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L.A. lawmakers’ shortcut backfired for animal rescue shops

Yvette Berke, left, and Debrah Regal, are the co-founders of Petopia Animal Rescue in Woodland Hills. A court has rejected a city zoning decision that allowed the shop to operate in a commercial mall.

Yvette Berke, left, and Debrah Regal, are the co-founders of Petopia Animal Rescue in Woodland Hills. A court has rejected a city zoning decision that allowed the shop to operate in a commercial mall.

(Mel Melcon / Los Angeles Times)

Three years ago, Los Angeles lawmakers decided to ban pet shops from selling commercially bred dogs, cats and rabbits, arguing that such sales only added to the number of stray animals citywide.

Instead, they said, such shops could offer up rescued pets from humane groups or city shelters, sparing them from being put to death if they weren’t adopted. Banning pets from commercial breeders was meant to encourage the rise of centers such as Petopia Animal Rescue, a nonprofit-run shop that tries to coax shoppers to take home a feline friend from its storefront in a Woodland Hills mall.

But a recent legal defeat for the city could end up undercutting the idea behind Petopia and similar businesses.

Petopia, which finds homes for rescued cats among the shoppers meandering a Woodland Hills mall, has to relocate to an industrial zone because of a court decision that went against Los Angeles.

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Months ago, a Superior Court judge tossed out a city decision that smoothed the way for such shops to operate in malls and other commercial areas rather than in industrial zones, as city laws might otherwise require.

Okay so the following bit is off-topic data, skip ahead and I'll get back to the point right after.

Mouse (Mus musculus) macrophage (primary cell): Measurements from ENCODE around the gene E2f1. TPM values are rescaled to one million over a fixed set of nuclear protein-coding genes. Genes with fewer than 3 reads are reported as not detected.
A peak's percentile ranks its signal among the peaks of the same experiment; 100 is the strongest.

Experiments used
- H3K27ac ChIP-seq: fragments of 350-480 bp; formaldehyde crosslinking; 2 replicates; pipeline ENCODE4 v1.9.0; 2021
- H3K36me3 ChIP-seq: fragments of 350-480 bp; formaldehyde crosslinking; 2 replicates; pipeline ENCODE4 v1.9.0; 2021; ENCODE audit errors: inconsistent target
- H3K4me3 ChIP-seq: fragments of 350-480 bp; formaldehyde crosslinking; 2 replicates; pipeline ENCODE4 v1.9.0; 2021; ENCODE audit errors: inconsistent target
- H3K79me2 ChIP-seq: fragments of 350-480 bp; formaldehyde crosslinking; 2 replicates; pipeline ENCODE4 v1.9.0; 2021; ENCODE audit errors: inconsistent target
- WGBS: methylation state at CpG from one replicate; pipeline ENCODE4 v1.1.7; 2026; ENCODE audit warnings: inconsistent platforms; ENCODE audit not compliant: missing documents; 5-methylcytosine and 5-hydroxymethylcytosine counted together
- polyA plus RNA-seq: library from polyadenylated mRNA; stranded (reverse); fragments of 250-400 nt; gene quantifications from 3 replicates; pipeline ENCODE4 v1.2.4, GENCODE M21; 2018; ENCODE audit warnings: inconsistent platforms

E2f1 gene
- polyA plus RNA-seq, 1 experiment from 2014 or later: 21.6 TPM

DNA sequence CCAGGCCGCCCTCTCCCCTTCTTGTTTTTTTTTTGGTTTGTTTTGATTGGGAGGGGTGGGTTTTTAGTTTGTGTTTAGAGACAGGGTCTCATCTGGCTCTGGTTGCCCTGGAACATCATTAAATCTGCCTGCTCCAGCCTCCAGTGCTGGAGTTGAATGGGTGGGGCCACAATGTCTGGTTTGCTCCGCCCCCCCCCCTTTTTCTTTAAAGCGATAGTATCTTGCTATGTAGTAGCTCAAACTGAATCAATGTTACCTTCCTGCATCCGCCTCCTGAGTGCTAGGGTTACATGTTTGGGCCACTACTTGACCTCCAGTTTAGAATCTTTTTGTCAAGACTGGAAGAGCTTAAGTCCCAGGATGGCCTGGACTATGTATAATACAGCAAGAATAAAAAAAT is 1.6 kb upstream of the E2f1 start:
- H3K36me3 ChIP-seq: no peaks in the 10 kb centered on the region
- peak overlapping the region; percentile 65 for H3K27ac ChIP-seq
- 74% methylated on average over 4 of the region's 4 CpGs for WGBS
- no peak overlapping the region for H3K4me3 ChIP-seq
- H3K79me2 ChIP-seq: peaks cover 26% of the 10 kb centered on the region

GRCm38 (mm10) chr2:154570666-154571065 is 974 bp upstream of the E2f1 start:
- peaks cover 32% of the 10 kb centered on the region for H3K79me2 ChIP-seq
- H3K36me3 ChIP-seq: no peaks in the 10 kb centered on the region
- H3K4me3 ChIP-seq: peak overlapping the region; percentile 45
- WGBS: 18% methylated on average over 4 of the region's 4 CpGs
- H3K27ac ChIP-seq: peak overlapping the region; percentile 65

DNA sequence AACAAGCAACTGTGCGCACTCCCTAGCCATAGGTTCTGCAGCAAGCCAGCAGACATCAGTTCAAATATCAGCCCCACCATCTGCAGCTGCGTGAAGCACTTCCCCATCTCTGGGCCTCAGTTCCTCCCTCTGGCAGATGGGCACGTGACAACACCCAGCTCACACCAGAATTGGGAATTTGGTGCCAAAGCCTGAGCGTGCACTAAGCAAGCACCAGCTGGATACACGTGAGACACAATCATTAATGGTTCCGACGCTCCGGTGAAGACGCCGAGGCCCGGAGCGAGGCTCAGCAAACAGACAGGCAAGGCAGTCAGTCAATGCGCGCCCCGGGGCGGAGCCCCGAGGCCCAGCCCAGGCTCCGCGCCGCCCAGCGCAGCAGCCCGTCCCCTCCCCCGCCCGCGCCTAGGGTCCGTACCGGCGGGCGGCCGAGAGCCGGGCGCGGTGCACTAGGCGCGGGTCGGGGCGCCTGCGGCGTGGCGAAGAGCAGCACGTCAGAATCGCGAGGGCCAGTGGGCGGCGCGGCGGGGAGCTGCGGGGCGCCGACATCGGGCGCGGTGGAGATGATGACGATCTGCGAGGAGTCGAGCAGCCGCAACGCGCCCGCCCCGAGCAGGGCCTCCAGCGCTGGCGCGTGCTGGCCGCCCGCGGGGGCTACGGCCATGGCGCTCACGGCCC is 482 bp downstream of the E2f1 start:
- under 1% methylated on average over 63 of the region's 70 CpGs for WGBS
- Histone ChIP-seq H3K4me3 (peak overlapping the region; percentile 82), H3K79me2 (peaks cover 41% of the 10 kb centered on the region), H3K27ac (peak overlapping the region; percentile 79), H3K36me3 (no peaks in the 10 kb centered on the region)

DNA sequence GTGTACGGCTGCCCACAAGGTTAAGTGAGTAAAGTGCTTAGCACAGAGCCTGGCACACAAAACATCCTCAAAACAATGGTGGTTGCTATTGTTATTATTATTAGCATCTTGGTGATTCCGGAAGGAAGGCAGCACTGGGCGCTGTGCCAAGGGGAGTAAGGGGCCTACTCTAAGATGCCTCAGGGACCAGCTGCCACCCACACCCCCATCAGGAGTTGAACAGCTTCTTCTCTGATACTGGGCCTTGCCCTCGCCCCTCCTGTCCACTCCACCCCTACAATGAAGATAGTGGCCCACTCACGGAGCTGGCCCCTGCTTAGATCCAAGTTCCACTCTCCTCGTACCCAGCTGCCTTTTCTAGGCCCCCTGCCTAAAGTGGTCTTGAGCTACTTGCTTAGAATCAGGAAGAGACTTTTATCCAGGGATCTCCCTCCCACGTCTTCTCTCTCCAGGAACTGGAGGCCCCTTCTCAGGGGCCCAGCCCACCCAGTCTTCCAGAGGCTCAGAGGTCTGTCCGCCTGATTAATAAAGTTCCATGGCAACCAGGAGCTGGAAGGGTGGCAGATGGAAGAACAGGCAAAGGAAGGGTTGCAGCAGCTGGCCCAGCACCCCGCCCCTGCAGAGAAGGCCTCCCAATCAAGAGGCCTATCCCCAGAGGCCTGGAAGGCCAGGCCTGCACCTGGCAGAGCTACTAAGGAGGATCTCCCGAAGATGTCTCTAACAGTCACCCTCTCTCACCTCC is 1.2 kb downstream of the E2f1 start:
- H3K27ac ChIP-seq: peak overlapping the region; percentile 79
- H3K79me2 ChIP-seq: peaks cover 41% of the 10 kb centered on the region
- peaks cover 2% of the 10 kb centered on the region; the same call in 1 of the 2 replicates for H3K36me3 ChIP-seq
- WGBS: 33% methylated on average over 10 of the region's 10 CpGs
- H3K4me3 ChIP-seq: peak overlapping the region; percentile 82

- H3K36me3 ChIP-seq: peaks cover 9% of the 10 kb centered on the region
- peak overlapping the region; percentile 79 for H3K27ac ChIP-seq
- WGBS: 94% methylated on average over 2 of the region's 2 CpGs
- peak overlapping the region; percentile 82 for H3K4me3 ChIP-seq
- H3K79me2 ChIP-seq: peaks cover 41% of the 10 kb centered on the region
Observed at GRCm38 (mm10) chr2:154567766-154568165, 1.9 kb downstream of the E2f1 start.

L.A. officials had wanted to make it easier for businesses like Petopia to open their doors in retail areas, where foot traffic is higher. But they tried to use a shortcut that ultimately got them into hot water in court. A local activist concerned about noise and other nuisances from facilities that housed grown animals sued the city, saying it had deprived the public of a chance to weigh in.

Now at least two rescue centers, including Petopia, say they are struggling to find suitable space in Los Angeles. Unless they get special permission to operate in commercial zones—a process that city officials say can be long and costly—the only places they can seek space in Los Angeles are in industrial areas dotted with recycling centers and tire shops.

Being in a mall or another commercial hub is crucial for Petopia, says Debrah Regal, founder of Valley Cats Inc., the nonprofit that runs the Petopia store. Even on the sleepiest of afternoons at the mall, shoppers drift in to see the kitties: a twentysomething in a ball cap who ruefully remembers the cat he left behind in the Philippines, a woman still mourning her Pomeranian.

But the future of the Woodland Hills mall, now pocked with empty storefronts, appears uncertain. Petopia says its lease expires at the end of November. As Regal and her business partner Yvette Berke hunt for a new location, they have been pointed to buildings next to railroad tracks or alongside landfills, auto dismantlers or crematoriums.

The May decision was one of the latest in a string of courtroom defeats for the city when it comes to planning and zoning. Many of those battles have centered on Hollywood, where court rulings have halted the construction of a Target, invalidated construction permits for a high-rise apartment building and tossed out a controversial plan that would allow taller buildings near transit stops.

Attorney Robert P. Silverstein, who went up against the city in the Hollywood planning cases, was not involved in the lawsuit over the pet shops. But Silverstein said the legal saga over shops like Petopia reflects a broader weakness in how city government operates — that “often the city gets in trouble because it ignores the law to reach a desired result.”

This time, the legal tussle was tied to the codes that control L.A. zoning: Pet shops are allowed in commercial areas, but kennels that house four or more grown animals overnight must set up in industrial zones unless they seek special permission. In the past, the line between the two was clearer because pet shops traditionally kept puppies and kittens, rather than adult animals.